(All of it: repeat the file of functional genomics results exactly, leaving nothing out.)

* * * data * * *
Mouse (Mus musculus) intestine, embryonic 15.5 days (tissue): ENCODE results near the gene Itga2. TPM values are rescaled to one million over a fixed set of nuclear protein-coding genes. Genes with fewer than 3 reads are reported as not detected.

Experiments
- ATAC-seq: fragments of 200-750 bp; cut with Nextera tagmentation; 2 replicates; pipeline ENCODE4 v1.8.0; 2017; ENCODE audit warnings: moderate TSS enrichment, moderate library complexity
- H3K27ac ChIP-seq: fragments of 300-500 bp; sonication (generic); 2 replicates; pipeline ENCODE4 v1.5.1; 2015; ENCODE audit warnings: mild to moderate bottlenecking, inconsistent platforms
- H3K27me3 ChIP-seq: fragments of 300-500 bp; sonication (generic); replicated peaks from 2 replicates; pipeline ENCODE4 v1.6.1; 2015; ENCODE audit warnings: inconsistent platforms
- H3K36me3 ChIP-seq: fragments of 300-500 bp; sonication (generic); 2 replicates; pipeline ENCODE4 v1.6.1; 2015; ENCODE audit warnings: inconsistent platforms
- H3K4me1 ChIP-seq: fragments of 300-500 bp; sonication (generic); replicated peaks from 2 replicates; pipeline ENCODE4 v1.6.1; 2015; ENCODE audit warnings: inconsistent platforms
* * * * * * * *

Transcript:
Mouse (Mus musculus) intestine, embryonic 15.5 days (tissue): ENCODE results near the gene Itga2. TPM values are rescaled to one million over a fixed set of nuclear protein-coding genes. Genes with fewer than 3 reads are reported as not detected.

Experiments
- ATAC-seq: fragments of 200-750 bp; cut with Nextera tagmentation; 2 replicates; pipeline ENCODE4 v1.8.0; 2017; ENCODE audit warnings: moderate TSS enrichment, moderate library complexity
- H3K27ac ChIP-seq: fragments of 300-500 bp; sonication (generic); 2 replicates; pipeline ENCODE4 v1.5.1; 2015; ENCODE audit warnings: mild to moderate bottlenecking, inconsistent platforms
- H3K27me3 ChIP-seq: fragments of 300-500 bp; sonication (generic); replicated peaks from 2 replicates; pipeline ENCODE4 v1.6.1; 2015; ENCODE audit warnings: inconsistent platforms
- H3K36me3 ChIP-seq: fragments of 300-500 bp; sonication (generic); 2 replicates; pipeline ENCODE4 v1.6.1; 2015; ENCODE audit warnings: inconsistent platforms
- H3K4me1 ChIP-seq: fragments of 300-500 bp; sonication (generic); replicated peaks from 2 replicates; pipeline ENCODE4 v1.6.1; 2015; ENCODE audit warnings: inconsistent platforms